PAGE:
• When you catch an exception merely to stop the script and display the error message, that's obviously useless, because that's what an exception will do on a development server, anyway (if you've set the above mentioned parameters correctly). Even worse: When you hard-code a die($ex->getMessage()) into your script, you no longer have control over your error handling. The message will always show up on the screen, no matter if it's you playing around on localhost or a customer visiting your site online or an evil hacker trying to gain internal information about your server. That's obviously bad. What's also bad is that you've cut off important information about the error. What's with the concrete type, the file name, the line number, the stack trace etc.?
    • It does sometimes make sense to catch an exception, but only if you actually wanna do something with it. For example, you could try to fix a database connection error by trying to connect again or by using a backup database server instead.
    • Exceptions can be handled on different levels. They "bubble up", which means if PHP doesn't find a catch in the current scope, the current function call (if there's one) will fail and pass the exception on to the scope of the function call and so on. Use this feature! Don't repeat the same try-catch block for, say, each of your 100 database queries. Instead, catch all those exceptions at a higher level. But only if you actually have a special treatment for query exceptions, otherwise just let them bubble up.
    • On the uppermost level, you can -- and should -- set up some kind of global exception handling. In case of an error, you probably want to emit a 500 status code and maybe display a message to the user (as already suggested by the previous posters). Do that by either wrapping the main script in a big try-catch block or by calling set_exception_handler() or set_error_handler().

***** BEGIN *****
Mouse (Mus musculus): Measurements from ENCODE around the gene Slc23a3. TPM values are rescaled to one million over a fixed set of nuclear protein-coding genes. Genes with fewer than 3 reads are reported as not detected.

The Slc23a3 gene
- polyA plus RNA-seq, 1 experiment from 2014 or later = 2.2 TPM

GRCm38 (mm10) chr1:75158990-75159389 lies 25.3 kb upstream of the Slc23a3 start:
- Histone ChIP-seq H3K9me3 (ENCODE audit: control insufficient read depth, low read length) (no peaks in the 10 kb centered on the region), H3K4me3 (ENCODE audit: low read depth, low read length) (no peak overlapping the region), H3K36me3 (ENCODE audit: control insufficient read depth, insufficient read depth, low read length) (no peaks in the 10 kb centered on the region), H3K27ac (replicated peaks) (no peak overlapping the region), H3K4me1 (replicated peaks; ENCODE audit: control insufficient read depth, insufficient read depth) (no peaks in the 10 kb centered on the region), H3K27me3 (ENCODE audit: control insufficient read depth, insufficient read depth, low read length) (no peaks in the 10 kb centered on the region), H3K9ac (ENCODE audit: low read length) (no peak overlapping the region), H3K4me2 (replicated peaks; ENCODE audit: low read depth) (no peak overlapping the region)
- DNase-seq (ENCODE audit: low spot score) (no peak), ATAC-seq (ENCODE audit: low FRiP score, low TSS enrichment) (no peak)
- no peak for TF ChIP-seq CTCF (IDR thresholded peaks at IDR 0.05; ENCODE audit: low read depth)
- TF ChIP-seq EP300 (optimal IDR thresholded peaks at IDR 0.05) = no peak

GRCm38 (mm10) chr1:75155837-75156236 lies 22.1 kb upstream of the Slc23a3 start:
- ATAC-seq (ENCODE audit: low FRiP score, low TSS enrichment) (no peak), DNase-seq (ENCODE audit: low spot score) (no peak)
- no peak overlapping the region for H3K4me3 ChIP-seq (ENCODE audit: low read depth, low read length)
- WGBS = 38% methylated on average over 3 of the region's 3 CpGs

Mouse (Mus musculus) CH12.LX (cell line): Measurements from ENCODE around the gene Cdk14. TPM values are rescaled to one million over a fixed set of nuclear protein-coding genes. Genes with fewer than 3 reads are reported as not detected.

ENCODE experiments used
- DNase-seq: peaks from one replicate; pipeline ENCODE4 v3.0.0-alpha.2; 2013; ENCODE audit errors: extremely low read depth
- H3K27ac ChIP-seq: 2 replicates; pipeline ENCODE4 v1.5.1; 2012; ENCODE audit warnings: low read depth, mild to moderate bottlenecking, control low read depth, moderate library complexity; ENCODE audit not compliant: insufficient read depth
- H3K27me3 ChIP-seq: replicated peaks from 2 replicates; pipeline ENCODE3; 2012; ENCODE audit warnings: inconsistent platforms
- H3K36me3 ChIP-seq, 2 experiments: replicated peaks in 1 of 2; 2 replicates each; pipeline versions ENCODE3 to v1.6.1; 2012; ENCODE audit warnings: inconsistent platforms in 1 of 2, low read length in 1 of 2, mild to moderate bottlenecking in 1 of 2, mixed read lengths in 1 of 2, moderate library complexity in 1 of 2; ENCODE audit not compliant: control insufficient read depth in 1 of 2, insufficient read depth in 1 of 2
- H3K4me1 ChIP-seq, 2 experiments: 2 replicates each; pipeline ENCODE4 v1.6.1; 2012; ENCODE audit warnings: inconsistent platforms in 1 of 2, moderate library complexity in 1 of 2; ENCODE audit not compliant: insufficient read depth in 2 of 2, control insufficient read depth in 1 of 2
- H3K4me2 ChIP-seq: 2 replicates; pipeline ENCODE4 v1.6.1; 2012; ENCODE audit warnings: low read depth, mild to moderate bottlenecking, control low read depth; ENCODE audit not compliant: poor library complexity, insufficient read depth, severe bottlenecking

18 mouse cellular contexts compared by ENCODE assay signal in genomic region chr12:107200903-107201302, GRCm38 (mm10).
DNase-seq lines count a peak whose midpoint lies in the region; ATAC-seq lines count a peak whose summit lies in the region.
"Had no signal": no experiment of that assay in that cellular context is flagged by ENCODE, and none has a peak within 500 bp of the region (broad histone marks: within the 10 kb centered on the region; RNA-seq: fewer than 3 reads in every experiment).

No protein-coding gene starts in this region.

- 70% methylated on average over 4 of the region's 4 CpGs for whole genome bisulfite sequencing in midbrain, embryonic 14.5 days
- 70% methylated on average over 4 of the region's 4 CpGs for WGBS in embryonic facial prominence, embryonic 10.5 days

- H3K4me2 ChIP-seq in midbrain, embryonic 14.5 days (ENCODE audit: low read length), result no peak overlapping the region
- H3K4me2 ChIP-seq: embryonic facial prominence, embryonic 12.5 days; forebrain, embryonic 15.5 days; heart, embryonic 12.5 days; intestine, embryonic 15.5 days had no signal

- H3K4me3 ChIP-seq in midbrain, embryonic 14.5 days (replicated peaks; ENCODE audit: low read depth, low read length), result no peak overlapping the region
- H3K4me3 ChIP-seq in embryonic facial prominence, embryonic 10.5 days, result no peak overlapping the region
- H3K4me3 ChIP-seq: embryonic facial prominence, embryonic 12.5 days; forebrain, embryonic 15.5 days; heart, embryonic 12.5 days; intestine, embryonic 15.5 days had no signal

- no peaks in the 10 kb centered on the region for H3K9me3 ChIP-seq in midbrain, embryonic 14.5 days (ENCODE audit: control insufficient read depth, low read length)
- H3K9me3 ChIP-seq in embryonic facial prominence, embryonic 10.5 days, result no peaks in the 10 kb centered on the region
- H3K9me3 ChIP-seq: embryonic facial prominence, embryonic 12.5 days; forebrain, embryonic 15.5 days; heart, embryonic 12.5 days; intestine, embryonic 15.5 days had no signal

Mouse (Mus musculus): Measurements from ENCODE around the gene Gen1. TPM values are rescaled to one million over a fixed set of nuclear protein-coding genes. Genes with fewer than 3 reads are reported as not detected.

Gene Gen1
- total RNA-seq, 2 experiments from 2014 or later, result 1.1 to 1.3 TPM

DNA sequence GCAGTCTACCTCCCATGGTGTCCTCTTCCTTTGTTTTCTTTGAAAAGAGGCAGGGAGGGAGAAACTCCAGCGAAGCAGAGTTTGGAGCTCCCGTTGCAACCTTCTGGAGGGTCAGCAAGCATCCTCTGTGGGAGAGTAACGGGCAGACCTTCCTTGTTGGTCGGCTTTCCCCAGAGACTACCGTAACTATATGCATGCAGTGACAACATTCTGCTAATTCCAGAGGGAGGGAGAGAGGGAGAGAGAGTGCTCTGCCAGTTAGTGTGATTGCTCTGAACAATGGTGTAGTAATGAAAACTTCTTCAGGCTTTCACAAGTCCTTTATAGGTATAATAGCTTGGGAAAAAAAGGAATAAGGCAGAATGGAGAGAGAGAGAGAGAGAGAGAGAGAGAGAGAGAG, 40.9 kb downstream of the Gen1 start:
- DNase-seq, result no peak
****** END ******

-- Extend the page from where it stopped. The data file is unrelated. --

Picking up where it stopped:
Do you now see why this
    PHP Code:
    try {
    } catch (
    $DBException $ex) {
    "Ain't nobody got time fo dat: " $ex->getMessage());

    pattern is bad? It's useless, it cuts off important information, and it's dangerous.

    It might make sense in E-Oreo's tutorial, but on an actual website, you certainly don't want to inform your visitors about your exact database issues.

    Instead, set up a global exception handler:
    PHP Code:

    function handle_exception($error) { 
    header('HTTP/1.1 500 Internal Server Error'); 
    "There was a technical problem. Please try again in 5 minutes.";
    error_log($error->getMessage()); // an exception consists of much more than the message, so make sure you also log the other data 


    // test it 
    throw new Exception('Oops!');
    This is only an example, it's far from perfect.

    For the time being, just leave out the try-catch and let the code fail according to your configuration.
    The 6 worst sins of security ē How to (properly) access a MySQL database with PHP

    Why canít I use certain words like "drop" as part of my Security Question answers?
    There are certain words used by hackers to try to gain access to systems and manipulate data; therefore, the following words are restricted: "select," "delete," "update," "insert," "drop" and "null".